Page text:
Despite being a part of a balanced diet in many cultures, dairy consumption has declined over the past two decades. Consumers, especially those in dairy’s most prominent markets, are concerned about allergens, hormone usage, and perceived unhealthfulness of some dairy products.
As a result, plant-based milk consumption is on the rise as some consumers seek to eliminate dairy from their diets, mainly for health, welfare, or environmental reasons. Statistically speaking, plant-based milk—already a sizable category accounting for 15 percent of all dollar sales of retail milk—experienced a year of significant growth in 2020 (see the full report here).
Despite their popularity, plant-based milk struggles to match some of the nutritional properties of dairy, such as protein levels and essential amino acids. Typically, plant-based beverages are created by maceration, grinding, and filtration of food substances with water (accounting for about 90% of the final product). This process makes the nutritional value of plant-based “milks” incomparable with cow’s milk. But some of these non-dairy plant-based beverages, especially quinoa and soymilk, provide a good source of proteins (see graphic below).
From a nutritional point of view, replacing cow’s milk with non-dairy plant-based beverages leads to a reduced intake of protein, calcium, certain vitamins (i.e., vitamin D) and minerals, and a higher intake of added salt (see graphic below). Therefore, consumers need to compensate for the nutrient deficiencies by using other food sources.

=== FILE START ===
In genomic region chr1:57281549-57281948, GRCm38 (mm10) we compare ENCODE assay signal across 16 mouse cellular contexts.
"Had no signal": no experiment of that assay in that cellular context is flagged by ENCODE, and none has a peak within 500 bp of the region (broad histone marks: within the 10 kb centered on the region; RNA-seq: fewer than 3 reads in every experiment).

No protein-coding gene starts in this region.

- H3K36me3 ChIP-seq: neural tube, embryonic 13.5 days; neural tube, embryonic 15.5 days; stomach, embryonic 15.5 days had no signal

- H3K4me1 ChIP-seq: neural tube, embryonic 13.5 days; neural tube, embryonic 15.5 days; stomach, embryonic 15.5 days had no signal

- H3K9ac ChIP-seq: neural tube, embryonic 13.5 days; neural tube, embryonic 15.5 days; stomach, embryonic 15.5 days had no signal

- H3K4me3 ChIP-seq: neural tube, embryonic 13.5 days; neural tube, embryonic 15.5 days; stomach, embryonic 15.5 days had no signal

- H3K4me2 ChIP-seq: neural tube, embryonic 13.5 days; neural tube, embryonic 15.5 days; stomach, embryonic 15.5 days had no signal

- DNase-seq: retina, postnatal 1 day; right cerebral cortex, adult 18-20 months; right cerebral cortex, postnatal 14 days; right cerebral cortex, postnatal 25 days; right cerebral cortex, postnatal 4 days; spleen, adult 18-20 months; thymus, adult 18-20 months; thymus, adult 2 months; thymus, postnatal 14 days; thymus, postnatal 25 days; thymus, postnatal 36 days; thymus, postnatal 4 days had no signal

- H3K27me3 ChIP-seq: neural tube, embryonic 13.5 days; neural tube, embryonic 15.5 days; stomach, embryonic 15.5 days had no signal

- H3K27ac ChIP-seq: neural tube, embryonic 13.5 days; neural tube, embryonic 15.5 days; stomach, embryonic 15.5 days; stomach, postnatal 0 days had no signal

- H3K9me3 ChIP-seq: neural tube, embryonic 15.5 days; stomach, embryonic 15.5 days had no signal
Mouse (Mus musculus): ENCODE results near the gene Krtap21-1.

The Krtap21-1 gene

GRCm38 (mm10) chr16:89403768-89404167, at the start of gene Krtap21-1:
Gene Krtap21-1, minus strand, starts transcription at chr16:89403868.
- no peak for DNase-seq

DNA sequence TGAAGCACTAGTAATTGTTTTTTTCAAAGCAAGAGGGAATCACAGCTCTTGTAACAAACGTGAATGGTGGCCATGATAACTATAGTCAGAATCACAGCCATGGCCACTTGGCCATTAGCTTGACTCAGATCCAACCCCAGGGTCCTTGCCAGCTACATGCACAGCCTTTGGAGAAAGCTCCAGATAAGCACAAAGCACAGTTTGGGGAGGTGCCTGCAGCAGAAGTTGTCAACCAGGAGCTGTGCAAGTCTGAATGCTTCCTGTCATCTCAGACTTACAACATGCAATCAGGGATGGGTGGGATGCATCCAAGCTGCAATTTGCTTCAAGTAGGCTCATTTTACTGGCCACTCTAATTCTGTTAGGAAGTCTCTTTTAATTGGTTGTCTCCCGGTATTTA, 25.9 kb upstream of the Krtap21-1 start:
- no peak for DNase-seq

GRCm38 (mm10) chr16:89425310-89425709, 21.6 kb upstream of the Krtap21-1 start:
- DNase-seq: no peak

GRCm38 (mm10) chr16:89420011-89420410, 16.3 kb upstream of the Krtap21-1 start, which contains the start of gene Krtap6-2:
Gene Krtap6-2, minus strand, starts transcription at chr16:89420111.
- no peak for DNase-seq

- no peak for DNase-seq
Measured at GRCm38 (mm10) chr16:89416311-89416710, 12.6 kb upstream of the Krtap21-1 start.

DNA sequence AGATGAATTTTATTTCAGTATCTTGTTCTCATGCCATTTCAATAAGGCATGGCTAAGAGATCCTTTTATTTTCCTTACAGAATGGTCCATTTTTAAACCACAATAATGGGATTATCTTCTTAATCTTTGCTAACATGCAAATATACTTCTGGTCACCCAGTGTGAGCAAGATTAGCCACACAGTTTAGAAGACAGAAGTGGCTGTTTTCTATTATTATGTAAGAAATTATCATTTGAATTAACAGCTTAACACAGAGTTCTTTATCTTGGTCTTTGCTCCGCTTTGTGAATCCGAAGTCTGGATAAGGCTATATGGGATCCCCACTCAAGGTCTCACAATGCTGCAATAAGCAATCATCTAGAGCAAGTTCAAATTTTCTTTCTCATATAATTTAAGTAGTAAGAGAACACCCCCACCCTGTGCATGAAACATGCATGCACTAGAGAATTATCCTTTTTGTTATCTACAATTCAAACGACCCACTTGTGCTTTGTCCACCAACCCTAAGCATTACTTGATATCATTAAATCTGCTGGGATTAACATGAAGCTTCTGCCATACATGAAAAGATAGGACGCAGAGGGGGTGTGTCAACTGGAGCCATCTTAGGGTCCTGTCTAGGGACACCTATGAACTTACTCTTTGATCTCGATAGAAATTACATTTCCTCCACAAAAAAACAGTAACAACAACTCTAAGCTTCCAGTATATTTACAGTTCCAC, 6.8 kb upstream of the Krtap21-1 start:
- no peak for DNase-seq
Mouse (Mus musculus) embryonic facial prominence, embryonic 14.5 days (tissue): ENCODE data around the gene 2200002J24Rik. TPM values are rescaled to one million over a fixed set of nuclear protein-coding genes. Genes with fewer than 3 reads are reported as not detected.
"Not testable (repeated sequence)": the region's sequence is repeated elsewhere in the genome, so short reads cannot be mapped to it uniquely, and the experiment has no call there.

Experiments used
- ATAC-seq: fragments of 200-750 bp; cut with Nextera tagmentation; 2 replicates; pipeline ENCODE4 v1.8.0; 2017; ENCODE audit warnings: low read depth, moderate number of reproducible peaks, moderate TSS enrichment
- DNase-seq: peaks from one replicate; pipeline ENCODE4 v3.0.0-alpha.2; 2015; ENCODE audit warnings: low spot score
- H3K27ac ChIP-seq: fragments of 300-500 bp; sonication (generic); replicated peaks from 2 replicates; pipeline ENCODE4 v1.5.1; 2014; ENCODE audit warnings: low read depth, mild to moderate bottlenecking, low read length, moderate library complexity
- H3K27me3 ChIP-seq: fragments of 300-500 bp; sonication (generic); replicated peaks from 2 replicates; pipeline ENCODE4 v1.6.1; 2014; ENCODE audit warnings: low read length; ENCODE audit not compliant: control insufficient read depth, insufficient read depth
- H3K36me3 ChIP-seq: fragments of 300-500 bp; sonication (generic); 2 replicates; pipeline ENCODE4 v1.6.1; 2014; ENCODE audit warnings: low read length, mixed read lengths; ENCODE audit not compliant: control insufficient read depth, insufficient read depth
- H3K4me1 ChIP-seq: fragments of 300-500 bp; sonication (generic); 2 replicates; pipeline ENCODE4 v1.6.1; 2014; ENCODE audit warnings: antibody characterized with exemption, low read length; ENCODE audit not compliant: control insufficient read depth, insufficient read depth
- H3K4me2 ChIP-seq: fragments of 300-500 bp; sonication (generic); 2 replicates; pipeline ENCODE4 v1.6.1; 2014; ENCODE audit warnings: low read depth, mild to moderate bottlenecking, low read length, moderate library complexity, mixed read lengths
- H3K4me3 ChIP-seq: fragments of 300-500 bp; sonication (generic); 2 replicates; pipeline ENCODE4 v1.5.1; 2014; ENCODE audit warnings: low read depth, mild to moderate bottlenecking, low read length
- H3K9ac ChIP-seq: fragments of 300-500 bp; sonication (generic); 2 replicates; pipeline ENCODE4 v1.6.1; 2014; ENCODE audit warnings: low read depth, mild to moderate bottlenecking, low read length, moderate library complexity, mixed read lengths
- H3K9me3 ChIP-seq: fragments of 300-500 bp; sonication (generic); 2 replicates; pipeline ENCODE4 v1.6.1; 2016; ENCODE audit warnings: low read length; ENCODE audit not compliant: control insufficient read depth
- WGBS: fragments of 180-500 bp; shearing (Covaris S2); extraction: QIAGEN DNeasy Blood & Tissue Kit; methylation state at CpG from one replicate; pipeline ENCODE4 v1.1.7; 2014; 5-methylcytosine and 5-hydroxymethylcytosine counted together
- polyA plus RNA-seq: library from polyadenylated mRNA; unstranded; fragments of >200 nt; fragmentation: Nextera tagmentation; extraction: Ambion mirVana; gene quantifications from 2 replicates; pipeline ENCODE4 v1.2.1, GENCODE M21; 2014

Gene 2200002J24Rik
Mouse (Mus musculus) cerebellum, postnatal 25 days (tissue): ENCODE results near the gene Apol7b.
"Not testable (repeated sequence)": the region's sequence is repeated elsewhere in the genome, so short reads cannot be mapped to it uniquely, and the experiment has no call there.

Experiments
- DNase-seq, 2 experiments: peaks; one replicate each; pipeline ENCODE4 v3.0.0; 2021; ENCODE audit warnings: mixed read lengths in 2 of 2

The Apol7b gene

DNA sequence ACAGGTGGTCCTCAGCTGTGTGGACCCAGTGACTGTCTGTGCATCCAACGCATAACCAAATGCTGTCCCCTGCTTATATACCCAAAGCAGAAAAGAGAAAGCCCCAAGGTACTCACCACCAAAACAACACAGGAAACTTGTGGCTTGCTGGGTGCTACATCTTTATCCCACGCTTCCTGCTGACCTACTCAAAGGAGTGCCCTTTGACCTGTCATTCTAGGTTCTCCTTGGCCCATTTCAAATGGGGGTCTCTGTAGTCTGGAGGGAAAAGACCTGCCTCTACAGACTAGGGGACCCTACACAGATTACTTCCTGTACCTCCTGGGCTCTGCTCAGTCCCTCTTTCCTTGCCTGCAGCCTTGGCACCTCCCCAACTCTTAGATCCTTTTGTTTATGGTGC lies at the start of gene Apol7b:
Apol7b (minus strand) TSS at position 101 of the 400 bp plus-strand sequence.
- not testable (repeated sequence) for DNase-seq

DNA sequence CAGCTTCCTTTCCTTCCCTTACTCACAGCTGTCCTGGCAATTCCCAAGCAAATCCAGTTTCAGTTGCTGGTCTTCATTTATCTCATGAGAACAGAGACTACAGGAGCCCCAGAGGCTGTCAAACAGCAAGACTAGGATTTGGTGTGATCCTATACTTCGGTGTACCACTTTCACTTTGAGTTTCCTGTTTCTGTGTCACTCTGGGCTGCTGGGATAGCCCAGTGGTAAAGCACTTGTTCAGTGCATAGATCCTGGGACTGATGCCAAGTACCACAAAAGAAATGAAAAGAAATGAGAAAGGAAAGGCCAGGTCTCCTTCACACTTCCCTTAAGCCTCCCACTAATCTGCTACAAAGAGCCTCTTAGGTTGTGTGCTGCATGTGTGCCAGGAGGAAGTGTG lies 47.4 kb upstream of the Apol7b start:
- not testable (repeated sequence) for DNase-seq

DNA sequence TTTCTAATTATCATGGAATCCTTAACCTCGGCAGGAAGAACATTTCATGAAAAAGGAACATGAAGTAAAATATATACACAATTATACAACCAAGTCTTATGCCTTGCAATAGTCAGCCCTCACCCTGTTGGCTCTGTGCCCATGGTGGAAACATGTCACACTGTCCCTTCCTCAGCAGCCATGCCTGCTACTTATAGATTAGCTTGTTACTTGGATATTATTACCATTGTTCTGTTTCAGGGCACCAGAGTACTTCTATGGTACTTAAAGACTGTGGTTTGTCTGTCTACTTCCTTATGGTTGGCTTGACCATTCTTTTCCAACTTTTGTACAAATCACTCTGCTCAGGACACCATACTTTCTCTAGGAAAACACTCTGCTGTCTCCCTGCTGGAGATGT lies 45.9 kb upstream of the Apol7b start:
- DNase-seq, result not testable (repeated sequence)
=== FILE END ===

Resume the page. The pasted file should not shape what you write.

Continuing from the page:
Another approach in the field is cell-based innovation, which uses mammalian cells to produce sustainable milk. However, the costs involved with this novel production method present a significant barrier to commercial success. Nevertheless, this emergent food-tech category has been gaining ground with new developments from players like TurtleTree, which cultivates naturally occurring compounds found in breast milk for applications in infant, adult, and specialized nutrition.
A more general process, precision fermentation, is described as “a process for producing alternative proteins and other ingredients without animals. Instead, it uses microbial hosts like yeast as ‘cell factories’ for producing specific functional ingredients — like proteins and fats. It’s beneficial for producing ingredients that typically require greater purity than a product’s primary ingredients.” Several startups worldwide are using this technology to produce bio-identical dairy proteins without the use of animals.
One such company is Perfect Day, which uses fungi to make whey and casein proteins identical to those produced by cows. Perfect Day’s fermentation-derived dairy proteins are a key ingredient in the animal-free ice cream by Brave Robot and Smitten, which is sold online and in shops in the US. (We found this information thanks to this great article in The Vegan Review)
All in all, the dairy industry has a lot to offer: from the highly complex nutritional value of cow’s milk to highly sustainable products of recent innovations.